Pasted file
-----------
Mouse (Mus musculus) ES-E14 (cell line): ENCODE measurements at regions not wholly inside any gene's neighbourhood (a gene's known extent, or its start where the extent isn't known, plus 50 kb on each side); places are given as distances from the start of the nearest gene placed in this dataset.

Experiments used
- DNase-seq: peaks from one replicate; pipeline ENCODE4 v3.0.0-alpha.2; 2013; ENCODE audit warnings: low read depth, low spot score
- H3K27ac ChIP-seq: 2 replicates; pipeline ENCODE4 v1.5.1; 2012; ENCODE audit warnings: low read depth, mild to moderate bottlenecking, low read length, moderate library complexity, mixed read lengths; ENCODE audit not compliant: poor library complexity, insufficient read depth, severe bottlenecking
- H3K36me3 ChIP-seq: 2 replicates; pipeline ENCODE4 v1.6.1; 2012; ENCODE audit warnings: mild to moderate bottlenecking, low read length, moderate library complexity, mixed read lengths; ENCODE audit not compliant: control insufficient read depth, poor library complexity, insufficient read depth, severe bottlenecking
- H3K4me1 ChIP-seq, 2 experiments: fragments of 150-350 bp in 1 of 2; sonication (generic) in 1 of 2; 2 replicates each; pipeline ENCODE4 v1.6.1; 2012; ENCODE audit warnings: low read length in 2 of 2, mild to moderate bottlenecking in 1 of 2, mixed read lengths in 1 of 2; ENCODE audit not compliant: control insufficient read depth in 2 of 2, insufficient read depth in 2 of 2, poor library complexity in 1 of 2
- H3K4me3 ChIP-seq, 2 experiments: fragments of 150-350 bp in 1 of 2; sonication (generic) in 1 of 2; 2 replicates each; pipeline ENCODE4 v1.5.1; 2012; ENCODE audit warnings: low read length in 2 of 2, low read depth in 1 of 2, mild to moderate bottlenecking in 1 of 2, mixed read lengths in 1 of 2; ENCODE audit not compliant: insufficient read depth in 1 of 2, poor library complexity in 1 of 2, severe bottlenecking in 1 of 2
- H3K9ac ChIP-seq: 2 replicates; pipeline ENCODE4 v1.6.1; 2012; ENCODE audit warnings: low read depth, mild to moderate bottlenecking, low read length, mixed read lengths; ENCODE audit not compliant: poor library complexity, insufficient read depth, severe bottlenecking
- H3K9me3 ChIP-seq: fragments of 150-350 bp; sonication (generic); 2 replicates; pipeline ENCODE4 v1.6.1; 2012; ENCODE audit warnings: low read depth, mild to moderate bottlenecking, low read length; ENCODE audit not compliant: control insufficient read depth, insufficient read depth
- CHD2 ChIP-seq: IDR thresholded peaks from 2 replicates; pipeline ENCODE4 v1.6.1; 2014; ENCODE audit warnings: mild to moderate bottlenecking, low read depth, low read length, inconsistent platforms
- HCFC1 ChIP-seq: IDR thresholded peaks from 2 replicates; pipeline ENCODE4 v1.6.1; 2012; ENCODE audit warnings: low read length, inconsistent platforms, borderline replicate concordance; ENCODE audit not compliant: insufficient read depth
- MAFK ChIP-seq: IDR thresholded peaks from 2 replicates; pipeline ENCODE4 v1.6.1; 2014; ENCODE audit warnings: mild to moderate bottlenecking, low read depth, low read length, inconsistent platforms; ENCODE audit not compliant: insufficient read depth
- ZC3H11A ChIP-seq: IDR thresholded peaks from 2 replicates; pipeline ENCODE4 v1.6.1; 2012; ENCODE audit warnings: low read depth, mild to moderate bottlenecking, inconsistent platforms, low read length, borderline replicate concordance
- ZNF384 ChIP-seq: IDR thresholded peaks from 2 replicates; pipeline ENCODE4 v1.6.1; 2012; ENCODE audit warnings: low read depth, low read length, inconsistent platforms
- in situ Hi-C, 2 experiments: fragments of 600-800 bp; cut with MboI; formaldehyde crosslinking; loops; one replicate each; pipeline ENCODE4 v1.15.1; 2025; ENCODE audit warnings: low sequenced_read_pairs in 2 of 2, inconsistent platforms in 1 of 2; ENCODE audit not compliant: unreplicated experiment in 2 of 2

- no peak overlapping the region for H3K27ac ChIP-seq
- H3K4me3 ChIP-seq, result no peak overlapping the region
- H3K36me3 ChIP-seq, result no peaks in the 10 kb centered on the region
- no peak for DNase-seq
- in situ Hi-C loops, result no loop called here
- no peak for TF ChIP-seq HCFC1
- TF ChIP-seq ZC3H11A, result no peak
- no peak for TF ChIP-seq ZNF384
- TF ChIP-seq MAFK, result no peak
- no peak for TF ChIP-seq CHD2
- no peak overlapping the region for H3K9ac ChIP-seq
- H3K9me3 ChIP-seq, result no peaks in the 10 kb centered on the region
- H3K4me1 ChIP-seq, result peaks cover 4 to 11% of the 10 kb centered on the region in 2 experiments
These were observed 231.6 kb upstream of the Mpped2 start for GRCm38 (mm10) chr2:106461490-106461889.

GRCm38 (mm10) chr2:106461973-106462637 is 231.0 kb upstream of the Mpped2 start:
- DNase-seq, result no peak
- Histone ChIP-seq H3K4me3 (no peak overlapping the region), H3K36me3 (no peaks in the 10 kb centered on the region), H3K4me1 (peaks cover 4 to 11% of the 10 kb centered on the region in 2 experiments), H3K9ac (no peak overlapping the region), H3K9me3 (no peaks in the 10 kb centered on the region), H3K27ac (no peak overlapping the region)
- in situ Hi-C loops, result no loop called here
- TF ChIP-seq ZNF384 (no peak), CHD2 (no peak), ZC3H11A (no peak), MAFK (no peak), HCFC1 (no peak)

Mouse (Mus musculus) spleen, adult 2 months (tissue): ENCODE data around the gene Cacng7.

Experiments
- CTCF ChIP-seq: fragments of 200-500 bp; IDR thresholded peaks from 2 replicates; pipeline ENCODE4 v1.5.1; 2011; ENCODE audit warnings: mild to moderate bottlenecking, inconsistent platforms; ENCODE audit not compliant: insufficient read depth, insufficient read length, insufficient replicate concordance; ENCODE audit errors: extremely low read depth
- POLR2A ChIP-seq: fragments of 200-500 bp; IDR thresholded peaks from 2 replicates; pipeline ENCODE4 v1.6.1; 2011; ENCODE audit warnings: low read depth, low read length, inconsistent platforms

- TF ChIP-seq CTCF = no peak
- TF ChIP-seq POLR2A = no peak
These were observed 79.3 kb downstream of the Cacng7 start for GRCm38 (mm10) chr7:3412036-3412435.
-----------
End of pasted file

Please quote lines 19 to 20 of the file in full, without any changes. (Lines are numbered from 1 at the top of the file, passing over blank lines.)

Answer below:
- no peak for DNase-seq
- in situ Hi-C loops, result no loop called here